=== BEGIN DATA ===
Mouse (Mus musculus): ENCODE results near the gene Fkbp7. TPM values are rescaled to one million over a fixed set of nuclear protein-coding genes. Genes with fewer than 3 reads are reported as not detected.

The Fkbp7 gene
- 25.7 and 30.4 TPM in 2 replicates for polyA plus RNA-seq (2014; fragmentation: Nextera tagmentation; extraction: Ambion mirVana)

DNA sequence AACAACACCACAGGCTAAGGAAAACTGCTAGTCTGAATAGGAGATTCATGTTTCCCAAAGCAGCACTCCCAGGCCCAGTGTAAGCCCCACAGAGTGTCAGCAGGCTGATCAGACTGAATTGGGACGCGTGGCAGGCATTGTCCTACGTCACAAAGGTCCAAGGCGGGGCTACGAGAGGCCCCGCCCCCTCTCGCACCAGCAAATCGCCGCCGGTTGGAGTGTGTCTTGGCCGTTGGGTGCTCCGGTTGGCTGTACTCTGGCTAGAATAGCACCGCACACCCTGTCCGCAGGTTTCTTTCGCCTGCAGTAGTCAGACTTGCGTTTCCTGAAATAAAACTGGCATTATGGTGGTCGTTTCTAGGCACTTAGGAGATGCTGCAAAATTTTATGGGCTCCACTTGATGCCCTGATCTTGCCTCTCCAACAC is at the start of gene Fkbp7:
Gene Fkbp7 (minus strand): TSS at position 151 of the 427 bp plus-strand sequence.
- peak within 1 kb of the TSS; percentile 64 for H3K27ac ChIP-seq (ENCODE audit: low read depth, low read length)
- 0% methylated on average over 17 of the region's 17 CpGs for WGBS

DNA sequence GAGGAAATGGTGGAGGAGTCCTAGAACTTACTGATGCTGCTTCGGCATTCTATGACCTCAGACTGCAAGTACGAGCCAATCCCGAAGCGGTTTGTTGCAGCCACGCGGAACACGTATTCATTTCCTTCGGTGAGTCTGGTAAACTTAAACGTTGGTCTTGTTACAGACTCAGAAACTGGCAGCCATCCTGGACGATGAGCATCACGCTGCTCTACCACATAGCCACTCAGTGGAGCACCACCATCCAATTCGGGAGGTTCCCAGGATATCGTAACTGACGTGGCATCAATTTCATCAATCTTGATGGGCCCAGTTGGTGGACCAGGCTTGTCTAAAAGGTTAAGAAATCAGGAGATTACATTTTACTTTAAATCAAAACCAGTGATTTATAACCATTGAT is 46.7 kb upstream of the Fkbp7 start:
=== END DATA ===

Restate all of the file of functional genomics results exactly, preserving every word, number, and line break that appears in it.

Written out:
Mouse (Mus musculus): ENCODE results near the gene Fkbp7. TPM values are rescaled to one million over a fixed set of nuclear protein-coding genes. Genes with fewer than 3 reads are reported as not detected.

The Fkbp7 gene
- 25.7 and 30.4 TPM in 2 replicates for polyA plus RNA-seq (2014; fragmentation: Nextera tagmentation; extraction: Ambion mirVana)

DNA sequence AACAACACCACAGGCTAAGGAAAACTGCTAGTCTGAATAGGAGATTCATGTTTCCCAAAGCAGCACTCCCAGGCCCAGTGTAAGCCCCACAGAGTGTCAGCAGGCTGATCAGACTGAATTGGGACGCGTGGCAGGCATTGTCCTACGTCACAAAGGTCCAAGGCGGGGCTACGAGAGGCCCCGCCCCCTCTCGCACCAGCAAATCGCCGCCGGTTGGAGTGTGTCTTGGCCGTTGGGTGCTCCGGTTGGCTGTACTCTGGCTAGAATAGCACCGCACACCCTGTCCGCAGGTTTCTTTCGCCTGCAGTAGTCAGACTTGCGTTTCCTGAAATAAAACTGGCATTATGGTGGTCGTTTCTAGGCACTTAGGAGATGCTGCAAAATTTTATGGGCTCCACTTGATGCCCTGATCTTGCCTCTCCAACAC is at the start of gene Fkbp7:
Gene Fkbp7 (minus strand): TSS at position 151 of the 427 bp plus-strand sequence.
- peak within 1 kb of the TSS; percentile 64 for H3K27ac ChIP-seq (ENCODE audit: low read depth, low read length)
- 0% methylated on average over 17 of the region's 17 CpGs for WGBS

DNA sequence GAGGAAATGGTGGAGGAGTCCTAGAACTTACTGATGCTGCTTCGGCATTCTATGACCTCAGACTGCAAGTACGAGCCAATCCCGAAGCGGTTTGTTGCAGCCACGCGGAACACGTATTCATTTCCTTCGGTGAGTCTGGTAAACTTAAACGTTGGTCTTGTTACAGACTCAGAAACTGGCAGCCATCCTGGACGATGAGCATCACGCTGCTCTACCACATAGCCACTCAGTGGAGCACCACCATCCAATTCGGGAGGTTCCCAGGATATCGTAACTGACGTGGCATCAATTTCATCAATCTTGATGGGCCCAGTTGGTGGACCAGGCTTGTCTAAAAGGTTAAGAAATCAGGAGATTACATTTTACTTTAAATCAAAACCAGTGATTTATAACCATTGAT is 46.7 kb upstream of the Fkbp7 start: